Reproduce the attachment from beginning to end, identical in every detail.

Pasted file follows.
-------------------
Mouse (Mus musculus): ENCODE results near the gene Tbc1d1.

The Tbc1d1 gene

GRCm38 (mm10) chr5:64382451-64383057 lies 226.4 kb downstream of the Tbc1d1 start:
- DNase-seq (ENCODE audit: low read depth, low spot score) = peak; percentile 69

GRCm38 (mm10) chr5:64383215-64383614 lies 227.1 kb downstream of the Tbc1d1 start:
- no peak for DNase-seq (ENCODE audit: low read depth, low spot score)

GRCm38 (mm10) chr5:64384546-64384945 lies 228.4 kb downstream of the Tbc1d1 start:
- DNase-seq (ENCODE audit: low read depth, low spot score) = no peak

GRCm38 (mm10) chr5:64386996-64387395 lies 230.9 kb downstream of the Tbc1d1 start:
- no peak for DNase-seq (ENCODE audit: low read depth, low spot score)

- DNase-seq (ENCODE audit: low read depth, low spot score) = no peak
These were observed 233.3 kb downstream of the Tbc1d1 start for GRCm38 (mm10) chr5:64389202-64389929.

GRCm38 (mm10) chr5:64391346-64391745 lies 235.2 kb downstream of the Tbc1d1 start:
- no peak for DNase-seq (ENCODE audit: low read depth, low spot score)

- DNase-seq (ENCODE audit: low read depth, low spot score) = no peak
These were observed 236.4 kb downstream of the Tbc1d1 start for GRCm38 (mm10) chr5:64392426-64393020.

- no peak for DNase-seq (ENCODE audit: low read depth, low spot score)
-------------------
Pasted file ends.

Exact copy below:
Mouse (Mus musculus): ENCODE results near the gene Tbc1d1.

The Tbc1d1 gene

GRCm38 (mm10) chr5:64382451-64383057 lies 226.4 kb downstream of the Tbc1d1 start:
- DNase-seq (ENCODE audit: low read depth, low spot score) = peak; percentile 69

GRCm38 (mm10) chr5:64383215-64383614 lies 227.1 kb downstream of the Tbc1d1 start:
- no peak for DNase-seq (ENCODE audit: low read depth, low spot score)

GRCm38 (mm10) chr5:64384546-64384945 lies 228.4 kb downstream of the Tbc1d1 start:
- DNase-seq (ENCODE audit: low read depth, low spot score) = no peak

GRCm38 (mm10) chr5:64386996-64387395 lies 230.9 kb downstream of the Tbc1d1 start:
- no peak for DNase-seq (ENCODE audit: low read depth, low spot score)

- DNase-seq (ENCODE audit: low read depth, low spot score) = no peak
These were observed 233.3 kb downstream of the Tbc1d1 start for GRCm38 (mm10) chr5:64389202-64389929.

GRCm38 (mm10) chr5:64391346-64391745 lies 235.2 kb downstream of the Tbc1d1 start:
- no peak for DNase-seq (ENCODE audit: low read depth, low spot score)

- DNase-seq (ENCODE audit: low read depth, low spot score) = no peak
These were observed 236.4 kb downstream of the Tbc1d1 start for GRCm38 (mm10) chr5:64392426-64393020.

- no peak for DNase-seq (ENCODE audit: low read depth, low spot score)